Technological coupling and context-sensitive assistance systems
The increasing digitalisation of work systems is opening up numerous opportunities for work design to offer employees context-sensitive support. Various issues require attention, including excessively tight technological coupling and the effects of monitoring.
As work becomes progressively more digitalised, assistance systems are increasingly taking over activities and tasks that were previously carried out by people. Ideally, this supports employees' ability to perform their duties. Yet some forms of human-technology interaction can also be linked to risks for employees’ mental health.
Where employees' working tasks are heavily dominated by the time constraints and rigid workflows a technological system imposes, researchers describe this as "tight technological coupling". It is found where cycle times dictate the speed at which employees have to work, for instance when feeding material into machines.
Findings from human factors science show that tight technological coupling between humans and machines may be accompanied by health problems and lower job satisfaction. For instance, people who carry out takt time-paced tasks assess their subjective health less positively than people who are able to work at their own tempo. Furthermore, takt time-paced work can increase the occurrence of psychosomatic complaints.
Despite the possible risks to employees, heavily standardised activities are often essential in order to ensure consistent output and product quality. There is a conflict here that can be addressed in practice by means of good system design. For instance, employees should be allowed a certain degree of flexibility, while the deployment of innovative technologies offers the potential to break up tight technological coupling and contribute to human-centred work design.
Context-sensitive assistance systems are a good example of how innovative technologies can be exploited. These systems provide the individual mental or cognitive support employees need to perform their tasks: the right information, in the right place, at the right time. The support these systems deliver and their capacity to adapt autonomously are founded on the intelligent interconnection of data and information. The constant integration, linkage and storage of data are making electronic monitoring in the workplace ever more feasible.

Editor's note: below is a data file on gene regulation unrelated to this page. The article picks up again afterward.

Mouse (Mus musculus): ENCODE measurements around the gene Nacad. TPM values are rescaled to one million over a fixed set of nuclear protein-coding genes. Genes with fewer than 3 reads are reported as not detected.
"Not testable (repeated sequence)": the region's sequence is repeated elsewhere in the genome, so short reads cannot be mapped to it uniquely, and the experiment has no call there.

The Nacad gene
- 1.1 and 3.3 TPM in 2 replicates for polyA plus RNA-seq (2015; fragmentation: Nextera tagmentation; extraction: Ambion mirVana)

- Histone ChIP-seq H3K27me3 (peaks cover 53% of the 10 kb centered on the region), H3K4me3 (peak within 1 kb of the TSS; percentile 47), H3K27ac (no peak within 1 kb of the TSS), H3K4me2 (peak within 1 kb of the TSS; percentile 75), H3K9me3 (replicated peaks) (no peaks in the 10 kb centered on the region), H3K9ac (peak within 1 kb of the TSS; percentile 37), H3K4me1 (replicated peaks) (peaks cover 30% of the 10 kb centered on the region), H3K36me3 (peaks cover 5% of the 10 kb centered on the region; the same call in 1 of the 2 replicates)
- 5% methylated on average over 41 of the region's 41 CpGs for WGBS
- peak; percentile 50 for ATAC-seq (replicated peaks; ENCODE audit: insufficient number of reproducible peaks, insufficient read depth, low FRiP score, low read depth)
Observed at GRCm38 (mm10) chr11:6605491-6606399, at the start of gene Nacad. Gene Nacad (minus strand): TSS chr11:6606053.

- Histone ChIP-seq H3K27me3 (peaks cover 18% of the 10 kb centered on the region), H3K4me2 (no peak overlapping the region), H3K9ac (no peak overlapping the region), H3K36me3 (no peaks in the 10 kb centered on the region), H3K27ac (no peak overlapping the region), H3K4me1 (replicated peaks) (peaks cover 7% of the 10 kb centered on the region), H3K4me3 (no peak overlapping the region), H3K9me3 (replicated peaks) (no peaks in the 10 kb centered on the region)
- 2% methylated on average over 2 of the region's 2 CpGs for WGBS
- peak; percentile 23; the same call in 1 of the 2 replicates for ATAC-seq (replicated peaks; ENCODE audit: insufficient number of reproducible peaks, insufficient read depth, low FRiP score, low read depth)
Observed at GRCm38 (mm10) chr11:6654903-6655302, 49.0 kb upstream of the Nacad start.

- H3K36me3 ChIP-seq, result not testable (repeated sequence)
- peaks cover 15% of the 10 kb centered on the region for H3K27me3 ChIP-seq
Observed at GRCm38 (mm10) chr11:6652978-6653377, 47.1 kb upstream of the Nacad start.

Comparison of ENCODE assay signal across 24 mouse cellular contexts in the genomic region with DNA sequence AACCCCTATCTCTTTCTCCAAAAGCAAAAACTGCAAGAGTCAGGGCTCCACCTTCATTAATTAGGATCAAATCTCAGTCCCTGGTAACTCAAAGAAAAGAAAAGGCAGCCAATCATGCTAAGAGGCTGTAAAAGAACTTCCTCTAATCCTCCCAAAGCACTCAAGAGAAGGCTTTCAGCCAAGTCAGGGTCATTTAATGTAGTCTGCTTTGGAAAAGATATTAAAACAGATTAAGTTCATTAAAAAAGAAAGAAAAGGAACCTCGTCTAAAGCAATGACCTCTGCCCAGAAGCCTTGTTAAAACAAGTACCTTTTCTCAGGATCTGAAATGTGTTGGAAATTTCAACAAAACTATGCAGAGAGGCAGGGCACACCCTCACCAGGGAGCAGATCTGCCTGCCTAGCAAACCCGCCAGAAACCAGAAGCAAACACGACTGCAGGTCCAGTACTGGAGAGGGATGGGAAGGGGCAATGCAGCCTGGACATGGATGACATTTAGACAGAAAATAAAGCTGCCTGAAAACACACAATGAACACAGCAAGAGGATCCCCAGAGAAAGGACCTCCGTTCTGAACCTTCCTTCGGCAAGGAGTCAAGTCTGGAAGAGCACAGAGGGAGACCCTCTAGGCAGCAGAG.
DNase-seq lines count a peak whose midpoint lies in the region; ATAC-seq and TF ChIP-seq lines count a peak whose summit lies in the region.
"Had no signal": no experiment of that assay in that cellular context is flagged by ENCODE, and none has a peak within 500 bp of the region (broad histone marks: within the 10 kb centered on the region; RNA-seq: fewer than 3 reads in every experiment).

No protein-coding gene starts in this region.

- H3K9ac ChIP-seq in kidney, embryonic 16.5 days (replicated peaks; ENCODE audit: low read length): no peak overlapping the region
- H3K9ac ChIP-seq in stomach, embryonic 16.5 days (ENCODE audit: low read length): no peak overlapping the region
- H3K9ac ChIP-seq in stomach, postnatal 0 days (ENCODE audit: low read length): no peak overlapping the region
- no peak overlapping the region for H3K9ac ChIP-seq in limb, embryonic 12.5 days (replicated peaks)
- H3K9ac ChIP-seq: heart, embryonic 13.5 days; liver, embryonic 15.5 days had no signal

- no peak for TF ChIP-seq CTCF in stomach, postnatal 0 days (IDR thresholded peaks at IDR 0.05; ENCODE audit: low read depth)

The potential for their performance to be monitored electronically, the invasion of their privacy and the feeling they are increasingly being controlled in the workplace as a result of advancing digitalisation confront employees with new demands. The consequences can be reduced work motivation and job satisfaction or drops in performance.
The implication for practice is that the principles of transparency and purpose limitation need to be given particular consideration on the basis of the requirements set out in the European General Data Protection Regulation (GDPR). In concrete terms, the electronic monitoring of individual employees should be avoided. It should only be possible to draw inferences from any data that are gathered at the working group or department level, and the data recorded should certainly be anonymised. Advance notice should be given before electronic monitoring is introduced, and comprehensive information about it should be supplied. Employees should have a very clear idea of when data are going to be processed.